Grocery Shopping Tips During COVID-19
Everyday life as we know it has changed – for the time being anyway.
With the public health concerns surrounding the transmission of the COVID-19 virus, what was once a simple trip to the store has turned into a more complicated, high-stakes excursion.
We’ve pulled together a four-part plan to help you shop for your groceries safely in the time of COVID-19.
Before you head out, take inventory of your fridge, freezer and pantry to identify everything you will need for the next week or two. Make a thorough grocery list – on paper, so you’re not repeatedly touching your phone in a public space.
For the trip itself, pack a mask and gloves, as well as hand sanitizer and wipes to clean your hands and high-touch surfaces throughout your journey: the grocery cart or basket, steering wheel, car keys, payment cards etc.
Have a “sanitizing station” set up for when you arrive home with your groceries. While there is debate surrounding the need to clean your groceries, there are also reports of the virus’ ability to survive on surfaces and many opt to wipe packages and wash cans, bottles and produce for extra peace of mind.
You can read more about how to sanitize groceries here – and of course, remember to wash your hands frequently with warm water and soap for at least 20 seconds especially when you first arrive home after shopping.
Keep an ongoing list of grocery and personal care items that need to be replenished as they run low, so nothing is forgotten when you’re making your list.
Non-perishables are important to have on hand, and you can organize storage systems for perishable foods to promote their longevity.
- There are many online guides that can advise on the ideal conditions for fresh produce storage.
- The dairy council of Canada has recommendations for milk and dairy product storage.
- Bread can be sliced and frozen (wrap thoroughly to avoid freezer burn).
- For dried beans and grains store in a cool, dark, and dry environment.
- Meat and fish can be bought fresh in larger quantities, portioned into meal-sized quantities and then frozen for future use.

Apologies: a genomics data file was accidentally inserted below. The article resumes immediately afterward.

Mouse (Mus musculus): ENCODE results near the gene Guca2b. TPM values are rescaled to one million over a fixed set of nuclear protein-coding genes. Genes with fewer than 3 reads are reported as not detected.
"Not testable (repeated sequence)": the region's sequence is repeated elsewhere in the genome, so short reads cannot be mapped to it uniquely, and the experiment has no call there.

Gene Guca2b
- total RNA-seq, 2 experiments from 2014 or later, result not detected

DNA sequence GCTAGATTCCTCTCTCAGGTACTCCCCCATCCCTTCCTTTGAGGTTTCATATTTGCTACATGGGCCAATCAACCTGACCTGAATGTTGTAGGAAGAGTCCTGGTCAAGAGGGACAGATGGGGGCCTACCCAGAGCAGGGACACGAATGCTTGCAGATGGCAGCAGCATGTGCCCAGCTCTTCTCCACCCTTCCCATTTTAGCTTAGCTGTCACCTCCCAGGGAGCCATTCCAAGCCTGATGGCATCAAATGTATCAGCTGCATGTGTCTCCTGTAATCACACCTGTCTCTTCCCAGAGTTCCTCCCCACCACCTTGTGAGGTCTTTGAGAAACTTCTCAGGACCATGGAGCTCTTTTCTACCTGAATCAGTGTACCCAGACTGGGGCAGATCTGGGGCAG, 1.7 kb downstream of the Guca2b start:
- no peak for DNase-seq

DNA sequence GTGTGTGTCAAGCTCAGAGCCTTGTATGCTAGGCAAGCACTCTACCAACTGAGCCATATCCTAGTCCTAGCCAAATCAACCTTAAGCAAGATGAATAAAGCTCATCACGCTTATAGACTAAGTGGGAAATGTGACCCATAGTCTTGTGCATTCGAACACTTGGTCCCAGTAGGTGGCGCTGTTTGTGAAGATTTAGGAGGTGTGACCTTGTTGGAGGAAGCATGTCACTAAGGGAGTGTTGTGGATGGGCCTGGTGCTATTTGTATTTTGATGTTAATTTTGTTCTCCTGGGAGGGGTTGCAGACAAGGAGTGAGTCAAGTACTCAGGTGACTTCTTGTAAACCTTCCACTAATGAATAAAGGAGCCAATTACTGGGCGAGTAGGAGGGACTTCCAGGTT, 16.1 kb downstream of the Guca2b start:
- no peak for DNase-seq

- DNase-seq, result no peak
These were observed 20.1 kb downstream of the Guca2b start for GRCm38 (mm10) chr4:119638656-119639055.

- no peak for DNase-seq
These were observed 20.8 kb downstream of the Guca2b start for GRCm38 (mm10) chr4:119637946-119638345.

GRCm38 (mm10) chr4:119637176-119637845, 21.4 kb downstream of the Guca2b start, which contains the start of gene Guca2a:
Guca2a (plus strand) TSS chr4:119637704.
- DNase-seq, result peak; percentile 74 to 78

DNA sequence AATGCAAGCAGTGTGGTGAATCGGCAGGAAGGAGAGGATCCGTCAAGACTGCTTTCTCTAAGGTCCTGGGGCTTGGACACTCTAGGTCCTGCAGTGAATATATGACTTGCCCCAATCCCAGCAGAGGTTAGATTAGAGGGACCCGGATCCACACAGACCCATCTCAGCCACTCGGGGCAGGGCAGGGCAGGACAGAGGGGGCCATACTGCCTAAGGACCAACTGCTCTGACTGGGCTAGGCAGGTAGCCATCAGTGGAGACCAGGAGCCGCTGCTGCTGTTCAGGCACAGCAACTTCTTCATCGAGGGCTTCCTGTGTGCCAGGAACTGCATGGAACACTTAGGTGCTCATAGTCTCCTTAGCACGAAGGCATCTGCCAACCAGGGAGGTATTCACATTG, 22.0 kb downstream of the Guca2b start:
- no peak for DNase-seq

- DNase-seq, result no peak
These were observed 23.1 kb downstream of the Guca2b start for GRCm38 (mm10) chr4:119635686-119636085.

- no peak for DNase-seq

- Potatoes and onions should be kept in a dark, cool place with airflow, but not right next to each other (it can lead to faster spoiling).
Health Canada provides guidelines on safe food storage, including best practices for refrigeration and freezing storage durations.
We must all work together to minimize the spread of the COVID-19 virus, this means taking precautions for your protection and the safety of others.
Public health guidelines vary by province, but general recommendations are:
- Wear a mask (and gloves) in public spaces (make your own cloth face masks using these Health Canada instructions and guidelines for safe use).
- Adhere to social distancing from other customers and staff (two metres, or six feet.)
- Don’t shop in groups – shop alone.
- Sneeze or cough into a tissue and discard it safely into the garbage can or into your sleeve.
- Try not to handle items unless you are purchasing them.
Also – minimize the stops you need to make while shopping for food and try to consolidate your trips. Consider coordinating with other households for pickups on pre-placed orders and arrange for contactless drop-offs or curbside pickups.
While we are all weathering this storm together, we don’t all have the same resources and are navigating this crisis the best we can. Even though stress levels are high right now, it’s important to practice empathy during this time.
- Be mindful of your impact on others. Wipe your cart, or basket handle after use, not just before and dispose of masks or gloves safely so others need not handle them.
- Hoarding and panic-buying has been deemed irresponsible and unnecessary, so don’t clear out the entire inventory.
- Be aware of special shopping hours reserved for seniors and/or those with compromised immunity.
- Practice patience, you may need to wait to get to a product if someone is already in the aisle.
- If you find yourself getting stressed or agitated, distance yourself and pause to take three mindful breaths or count to ten, whatever works best to help you reset.
- Be kind, compassionate and smile at others, even though you might be wearing a mask, friendly gestures are more important than ever.
Thank your essential workers! It’s important that we remember to be grateful and kind to the essential workers and retailers that are providing Canadians with safe and reliable access to food, supplements, and other supplies throughout the COVID-19 crisis.
Remember, not only are they working during a stressful time – but are at a greater risk than those staying at home. Be courteous in your actions and words – a sincere thank you will go a long way.
A final note – it’s essential that you stay home if you’re feeling sick – arrange for a friend, family member or someone in your community to do the shopping for you.
Follow these guidelines for your shopping experience to be safe, efficient and as pleasant as possible. Remember – these uncertain conditions won’t last forever and the more we adhere to public health guidelines, the faster our lives will shift back to normal.
In the meantime, here are some ways to maintain health and happiness at home and when you have to leave home to shop – shop safely and stay healthy!